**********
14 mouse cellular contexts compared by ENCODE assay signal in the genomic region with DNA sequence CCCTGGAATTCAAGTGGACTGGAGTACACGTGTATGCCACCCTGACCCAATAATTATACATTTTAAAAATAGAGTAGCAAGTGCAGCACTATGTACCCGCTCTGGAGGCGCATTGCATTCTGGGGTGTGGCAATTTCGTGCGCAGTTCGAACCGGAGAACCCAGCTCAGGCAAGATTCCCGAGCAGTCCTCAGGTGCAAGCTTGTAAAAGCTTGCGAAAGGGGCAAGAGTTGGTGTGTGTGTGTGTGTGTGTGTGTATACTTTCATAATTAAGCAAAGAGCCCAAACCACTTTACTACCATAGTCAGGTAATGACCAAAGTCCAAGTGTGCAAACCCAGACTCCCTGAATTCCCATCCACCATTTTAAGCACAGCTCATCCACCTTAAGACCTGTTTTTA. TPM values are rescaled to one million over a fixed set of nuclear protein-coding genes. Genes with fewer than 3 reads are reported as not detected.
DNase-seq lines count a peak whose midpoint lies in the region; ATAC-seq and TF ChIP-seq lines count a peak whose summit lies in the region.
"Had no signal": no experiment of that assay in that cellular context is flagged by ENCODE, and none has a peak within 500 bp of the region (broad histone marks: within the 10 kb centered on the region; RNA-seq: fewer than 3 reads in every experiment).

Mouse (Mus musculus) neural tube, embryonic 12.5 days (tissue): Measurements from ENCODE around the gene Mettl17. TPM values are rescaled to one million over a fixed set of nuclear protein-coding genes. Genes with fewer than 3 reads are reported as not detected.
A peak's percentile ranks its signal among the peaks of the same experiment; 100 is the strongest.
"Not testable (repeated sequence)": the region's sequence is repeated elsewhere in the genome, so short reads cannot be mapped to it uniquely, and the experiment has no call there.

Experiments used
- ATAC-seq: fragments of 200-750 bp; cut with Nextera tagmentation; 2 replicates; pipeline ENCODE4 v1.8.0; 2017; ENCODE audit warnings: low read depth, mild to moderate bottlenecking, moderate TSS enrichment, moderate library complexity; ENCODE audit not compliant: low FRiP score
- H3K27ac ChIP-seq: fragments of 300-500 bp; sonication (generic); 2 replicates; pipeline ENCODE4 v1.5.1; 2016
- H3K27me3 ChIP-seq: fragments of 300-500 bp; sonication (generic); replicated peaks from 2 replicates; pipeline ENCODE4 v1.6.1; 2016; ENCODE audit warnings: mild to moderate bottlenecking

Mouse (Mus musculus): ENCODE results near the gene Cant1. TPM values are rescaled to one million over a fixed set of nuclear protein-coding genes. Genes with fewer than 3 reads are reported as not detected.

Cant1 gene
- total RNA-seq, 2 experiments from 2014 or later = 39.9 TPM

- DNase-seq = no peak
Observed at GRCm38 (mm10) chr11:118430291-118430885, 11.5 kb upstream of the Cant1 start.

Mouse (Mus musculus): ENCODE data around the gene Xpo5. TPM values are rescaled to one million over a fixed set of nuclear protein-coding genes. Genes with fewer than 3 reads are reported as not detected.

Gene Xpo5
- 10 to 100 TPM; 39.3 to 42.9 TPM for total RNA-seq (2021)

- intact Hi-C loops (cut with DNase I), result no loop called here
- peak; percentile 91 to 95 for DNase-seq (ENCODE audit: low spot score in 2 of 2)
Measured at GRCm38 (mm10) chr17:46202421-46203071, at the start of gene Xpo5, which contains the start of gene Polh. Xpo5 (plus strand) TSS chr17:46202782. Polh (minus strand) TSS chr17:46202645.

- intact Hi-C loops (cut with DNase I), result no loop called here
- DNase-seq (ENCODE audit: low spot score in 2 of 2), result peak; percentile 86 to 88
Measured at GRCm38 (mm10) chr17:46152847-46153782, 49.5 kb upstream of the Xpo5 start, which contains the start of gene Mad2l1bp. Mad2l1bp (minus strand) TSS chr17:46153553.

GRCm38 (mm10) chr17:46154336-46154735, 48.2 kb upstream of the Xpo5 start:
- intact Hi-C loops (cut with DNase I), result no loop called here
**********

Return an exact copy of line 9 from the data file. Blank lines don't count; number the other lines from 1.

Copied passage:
- H3K27ac ChIP-seq: fragments of 300-500 bp; sonication (generic); 2 replicates; pipeline ENCODE4 v1.5.1; 2016